Excluding politically ‘mature’Tanzania and Kenya (at least when it comes this topic), the rest of the countries’ leaders look up to Museveni as a mentor, they do as he does when it comes to employing all kinds of ploys to prolong their stay in office.

Thanks to the ‘Museveni Doctrine, none of regional leaders wants to abide by the constitutional term limits and leave power when their limit expires, instead they look for a way, an excuse to remove the term limits and carry on, and on and on.

Earlier this year, President Joseph Kabila of the Democratic Republic of Congo (DRC) tried pulling a “Museveni Doctrine” but unlike Ugandan legislators, Congolese lawmakers, and ordinary citizens were wide awake.

When Kabila tabled the electoral reform bill to parliament, Congolese of all walks of life took to the streets, they marched and demonstrated relentlessly, 42 protestors died but their death was not in vain, lawmakers dropped the Kabila’s bill, and the subsequently the government scheduled November 27, 2016 for both presidential and parliamentary elections to take place.

Nobody knows what trick Kabila will pull next but the world is watching him as the election nears. The DRC leader has been in office since 2001 when he took over from his assassinated father, Laurent Desire Kabila. He has two disputed elections, 2006 and 2011.

Judging by how things are going in Burundi, Burundians seemed to have been following Kinshasa protests closely and they are determine

Museveni’s influence has also extended to Rwanda, President Paul Kagame’s second constitutional seven year term is up in 2017, third term drumbeats are sweeping Rwanda; cabinet ministers, lawmakers, local leaders, members of the opposition have publicly voiced their support for a constitutional amendment to lift the two seven-year terms from the constitution thereby making things easy for Kagame to run for the third term.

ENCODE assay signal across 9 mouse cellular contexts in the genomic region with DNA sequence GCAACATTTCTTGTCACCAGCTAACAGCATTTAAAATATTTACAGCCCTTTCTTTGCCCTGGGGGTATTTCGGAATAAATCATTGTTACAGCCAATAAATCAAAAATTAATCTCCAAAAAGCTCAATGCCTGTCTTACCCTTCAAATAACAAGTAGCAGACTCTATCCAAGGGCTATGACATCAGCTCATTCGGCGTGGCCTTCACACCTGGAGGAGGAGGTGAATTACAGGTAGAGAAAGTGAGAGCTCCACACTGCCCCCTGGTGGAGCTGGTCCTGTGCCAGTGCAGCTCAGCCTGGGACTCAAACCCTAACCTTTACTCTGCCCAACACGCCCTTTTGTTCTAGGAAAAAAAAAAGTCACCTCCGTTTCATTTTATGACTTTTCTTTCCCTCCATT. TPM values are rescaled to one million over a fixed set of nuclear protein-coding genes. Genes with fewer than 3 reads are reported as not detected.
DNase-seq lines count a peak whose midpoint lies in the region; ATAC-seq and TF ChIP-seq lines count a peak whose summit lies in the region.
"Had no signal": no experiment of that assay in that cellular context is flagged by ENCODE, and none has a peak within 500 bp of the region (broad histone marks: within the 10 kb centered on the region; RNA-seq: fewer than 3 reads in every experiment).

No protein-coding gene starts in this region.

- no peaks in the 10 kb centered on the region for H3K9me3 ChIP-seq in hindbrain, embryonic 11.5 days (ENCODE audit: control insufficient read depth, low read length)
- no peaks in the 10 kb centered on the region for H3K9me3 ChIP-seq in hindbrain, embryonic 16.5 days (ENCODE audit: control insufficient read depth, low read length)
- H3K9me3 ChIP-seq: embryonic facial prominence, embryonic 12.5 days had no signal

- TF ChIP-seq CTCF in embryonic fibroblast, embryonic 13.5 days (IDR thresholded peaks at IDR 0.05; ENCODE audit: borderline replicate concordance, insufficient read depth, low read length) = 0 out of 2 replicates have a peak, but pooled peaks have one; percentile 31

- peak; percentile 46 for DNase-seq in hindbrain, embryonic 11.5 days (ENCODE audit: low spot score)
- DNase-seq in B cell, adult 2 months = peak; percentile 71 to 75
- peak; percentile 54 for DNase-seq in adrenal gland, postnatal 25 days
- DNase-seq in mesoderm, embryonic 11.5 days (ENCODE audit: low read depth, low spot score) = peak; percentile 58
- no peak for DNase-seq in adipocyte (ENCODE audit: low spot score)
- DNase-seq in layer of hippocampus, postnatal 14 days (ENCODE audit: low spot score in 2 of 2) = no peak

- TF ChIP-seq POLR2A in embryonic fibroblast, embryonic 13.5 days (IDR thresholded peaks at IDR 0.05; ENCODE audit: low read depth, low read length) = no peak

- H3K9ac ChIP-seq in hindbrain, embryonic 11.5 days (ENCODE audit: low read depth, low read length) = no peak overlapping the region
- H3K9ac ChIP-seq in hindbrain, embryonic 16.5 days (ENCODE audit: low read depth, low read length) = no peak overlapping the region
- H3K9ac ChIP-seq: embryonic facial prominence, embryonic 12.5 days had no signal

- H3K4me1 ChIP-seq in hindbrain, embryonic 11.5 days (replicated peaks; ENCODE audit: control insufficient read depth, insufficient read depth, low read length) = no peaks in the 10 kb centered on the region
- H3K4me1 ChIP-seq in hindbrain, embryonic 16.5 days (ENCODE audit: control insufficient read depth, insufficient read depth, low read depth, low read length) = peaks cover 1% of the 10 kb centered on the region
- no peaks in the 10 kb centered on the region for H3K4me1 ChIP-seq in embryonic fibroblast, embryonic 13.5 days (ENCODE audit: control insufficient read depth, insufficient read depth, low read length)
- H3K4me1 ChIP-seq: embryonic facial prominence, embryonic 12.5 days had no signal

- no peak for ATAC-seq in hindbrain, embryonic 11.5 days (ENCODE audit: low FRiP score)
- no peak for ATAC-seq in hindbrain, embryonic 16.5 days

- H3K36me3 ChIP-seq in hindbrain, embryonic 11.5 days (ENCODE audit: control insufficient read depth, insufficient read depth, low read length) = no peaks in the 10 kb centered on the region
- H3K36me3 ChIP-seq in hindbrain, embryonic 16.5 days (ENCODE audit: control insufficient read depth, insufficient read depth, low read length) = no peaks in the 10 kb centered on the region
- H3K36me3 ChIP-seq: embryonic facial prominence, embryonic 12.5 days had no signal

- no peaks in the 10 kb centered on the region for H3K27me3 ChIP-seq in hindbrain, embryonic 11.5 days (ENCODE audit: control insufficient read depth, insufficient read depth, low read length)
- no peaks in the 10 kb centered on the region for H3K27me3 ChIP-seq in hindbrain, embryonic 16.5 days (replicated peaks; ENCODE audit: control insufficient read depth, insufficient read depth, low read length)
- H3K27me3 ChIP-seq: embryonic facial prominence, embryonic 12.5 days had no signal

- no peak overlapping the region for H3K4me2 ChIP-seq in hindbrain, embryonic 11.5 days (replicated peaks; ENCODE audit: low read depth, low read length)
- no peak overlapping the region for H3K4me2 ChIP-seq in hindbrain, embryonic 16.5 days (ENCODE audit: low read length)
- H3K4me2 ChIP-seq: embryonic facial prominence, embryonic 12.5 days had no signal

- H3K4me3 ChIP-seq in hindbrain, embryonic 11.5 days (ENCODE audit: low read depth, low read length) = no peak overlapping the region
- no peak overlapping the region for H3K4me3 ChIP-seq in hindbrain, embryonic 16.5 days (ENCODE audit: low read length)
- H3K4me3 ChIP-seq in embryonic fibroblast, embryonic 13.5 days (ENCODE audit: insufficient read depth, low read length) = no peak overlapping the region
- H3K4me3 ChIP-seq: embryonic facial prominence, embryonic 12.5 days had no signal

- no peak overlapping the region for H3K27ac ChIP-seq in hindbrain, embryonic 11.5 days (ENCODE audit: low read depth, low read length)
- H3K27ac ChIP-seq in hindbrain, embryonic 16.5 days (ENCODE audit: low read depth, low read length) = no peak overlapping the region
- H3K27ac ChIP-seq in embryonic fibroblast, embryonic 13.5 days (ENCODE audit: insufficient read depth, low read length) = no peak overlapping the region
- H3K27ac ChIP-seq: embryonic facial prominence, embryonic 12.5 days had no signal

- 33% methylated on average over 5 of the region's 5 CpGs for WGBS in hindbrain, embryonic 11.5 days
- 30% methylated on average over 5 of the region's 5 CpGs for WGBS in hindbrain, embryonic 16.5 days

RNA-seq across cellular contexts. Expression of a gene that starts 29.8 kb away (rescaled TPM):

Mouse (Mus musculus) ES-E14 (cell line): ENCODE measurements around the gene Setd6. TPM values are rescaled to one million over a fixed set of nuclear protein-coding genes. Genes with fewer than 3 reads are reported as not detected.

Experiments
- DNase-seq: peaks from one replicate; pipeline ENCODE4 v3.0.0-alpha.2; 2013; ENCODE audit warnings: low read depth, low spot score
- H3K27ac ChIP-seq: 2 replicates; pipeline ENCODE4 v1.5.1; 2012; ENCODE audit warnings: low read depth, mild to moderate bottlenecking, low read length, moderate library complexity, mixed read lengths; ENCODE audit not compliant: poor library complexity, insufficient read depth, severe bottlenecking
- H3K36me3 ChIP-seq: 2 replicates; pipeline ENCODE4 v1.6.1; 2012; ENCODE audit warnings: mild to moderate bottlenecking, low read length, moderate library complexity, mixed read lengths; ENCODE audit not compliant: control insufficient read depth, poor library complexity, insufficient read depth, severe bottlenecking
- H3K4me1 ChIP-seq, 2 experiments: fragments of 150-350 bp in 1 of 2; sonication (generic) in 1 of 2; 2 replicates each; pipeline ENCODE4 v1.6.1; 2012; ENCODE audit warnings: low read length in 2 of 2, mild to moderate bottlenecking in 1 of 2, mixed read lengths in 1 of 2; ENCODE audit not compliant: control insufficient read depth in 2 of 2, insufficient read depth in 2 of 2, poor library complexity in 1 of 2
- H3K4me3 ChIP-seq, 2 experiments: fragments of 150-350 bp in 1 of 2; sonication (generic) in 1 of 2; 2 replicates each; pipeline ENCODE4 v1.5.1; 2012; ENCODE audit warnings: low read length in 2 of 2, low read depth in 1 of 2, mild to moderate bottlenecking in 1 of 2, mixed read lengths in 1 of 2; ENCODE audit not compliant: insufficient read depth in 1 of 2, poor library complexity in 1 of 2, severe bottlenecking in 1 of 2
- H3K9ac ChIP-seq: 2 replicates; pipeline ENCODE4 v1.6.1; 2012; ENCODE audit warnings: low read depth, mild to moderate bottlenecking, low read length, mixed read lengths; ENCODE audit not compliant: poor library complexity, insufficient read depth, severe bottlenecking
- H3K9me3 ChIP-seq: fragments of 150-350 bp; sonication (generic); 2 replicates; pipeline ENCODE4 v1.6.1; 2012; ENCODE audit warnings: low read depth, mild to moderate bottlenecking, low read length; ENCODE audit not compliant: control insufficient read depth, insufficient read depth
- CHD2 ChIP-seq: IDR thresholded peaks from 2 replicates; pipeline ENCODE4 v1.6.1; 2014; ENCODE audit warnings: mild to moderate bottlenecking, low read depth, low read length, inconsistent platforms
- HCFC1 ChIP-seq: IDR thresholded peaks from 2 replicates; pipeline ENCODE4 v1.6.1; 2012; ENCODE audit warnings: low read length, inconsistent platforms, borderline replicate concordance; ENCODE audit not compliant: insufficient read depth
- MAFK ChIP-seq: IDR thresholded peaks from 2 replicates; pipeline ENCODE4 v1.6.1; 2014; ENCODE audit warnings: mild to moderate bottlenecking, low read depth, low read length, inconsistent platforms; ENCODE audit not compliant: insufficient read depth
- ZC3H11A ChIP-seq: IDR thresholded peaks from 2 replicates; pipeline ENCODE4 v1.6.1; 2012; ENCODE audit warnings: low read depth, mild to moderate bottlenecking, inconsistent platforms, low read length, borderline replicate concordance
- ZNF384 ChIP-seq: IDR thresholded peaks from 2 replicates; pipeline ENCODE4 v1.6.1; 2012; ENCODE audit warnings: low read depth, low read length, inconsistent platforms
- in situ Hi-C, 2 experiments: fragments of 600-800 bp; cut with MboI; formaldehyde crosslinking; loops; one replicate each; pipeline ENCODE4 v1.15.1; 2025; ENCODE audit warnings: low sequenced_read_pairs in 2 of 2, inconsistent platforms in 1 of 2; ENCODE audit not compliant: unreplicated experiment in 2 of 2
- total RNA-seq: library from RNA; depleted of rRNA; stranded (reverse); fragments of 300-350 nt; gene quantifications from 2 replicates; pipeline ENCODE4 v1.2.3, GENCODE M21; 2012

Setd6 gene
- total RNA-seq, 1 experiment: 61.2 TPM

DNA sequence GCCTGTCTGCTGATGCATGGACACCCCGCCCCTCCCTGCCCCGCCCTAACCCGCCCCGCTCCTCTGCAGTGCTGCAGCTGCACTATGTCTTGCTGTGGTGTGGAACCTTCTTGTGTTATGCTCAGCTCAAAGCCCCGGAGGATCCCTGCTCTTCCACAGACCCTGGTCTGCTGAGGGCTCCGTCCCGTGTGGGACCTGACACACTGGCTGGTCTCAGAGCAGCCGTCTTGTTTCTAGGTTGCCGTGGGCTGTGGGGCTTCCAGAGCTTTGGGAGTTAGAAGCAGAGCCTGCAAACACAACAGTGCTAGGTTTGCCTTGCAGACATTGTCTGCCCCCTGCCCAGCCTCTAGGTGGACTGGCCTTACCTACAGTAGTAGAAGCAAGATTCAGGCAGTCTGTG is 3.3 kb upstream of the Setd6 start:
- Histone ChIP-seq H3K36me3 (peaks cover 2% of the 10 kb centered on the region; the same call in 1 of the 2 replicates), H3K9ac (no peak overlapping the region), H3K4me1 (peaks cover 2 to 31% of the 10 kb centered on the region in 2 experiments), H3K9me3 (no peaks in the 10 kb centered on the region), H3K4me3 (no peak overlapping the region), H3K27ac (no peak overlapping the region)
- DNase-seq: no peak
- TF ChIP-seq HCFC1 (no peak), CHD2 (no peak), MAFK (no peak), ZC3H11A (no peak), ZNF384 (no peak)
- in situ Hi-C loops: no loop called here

Over 2 million Rwandans have petitioned parliament to debated lifting term limits from the constitution, and the question is not whether or not parliament will vote on lifting the term limits but when.
“Residents have asked that the article (101) be amended so that the president can lawfully run for the third term. This is their right as citizens and the response to their request will be considered by this chamber.” The Speaker of Rwandan Lower Chamber of Deputies, Donatilla Mukabalisa was quoted as saying last week.

President Kagame, who has not unequivocally ruled out running in 2017, has publicly dissociated himself from the third term movement but political observers say the president is fully in the loop.

Kagame has been in power since 2000, constitutionally since 2003, he has won two elections (2003 and 2011) with a landslide.

Kagame has weighed in on the Burundi conflict, while on a trip in Switzerland last week; he seemed to throw his counterpart in Bujumbura under the bus as he said “the Burundi question is not only about the 3rd term but achievement. I don’t know the reason why if your people say they don’t want you but you insist on staying even if they don’t want you.”

Kagame assertion is not only a disapproval of Nkurunziza’s motives but in away an attack on the East and Central Africa’s leaders’ nemesis; The Constitution.

Regardless of what the constitution stipulates, if you deliver during your tenure, provide “your people” want you then it is very okay to go for the third term, fourth, fifth et cetera.

As East Africa leaders meet in Dar es Salaam, Tanzania to discuss the Burundi Crisis lateer today, it is interesting to see whether or not Pierre Nkurunziza will heed their advice, and drop his bid to run again. What will leaders like Museveni, Kagame, Kabila say to Nkurunziza? And how will he respond?

Will our leaders ever get cured of the third/sad term ailment? what kind of precedent are they setting? And do they really care about “their people” or their personal ambitions?

Legally, the Burundian leader might have a point seeking a third term because he was not popularly elected in 2005, but isn’t parliament representative of the Burundian people? And isn’t 10 years in power enough? Why not peacefully hand over power for peace to prevail?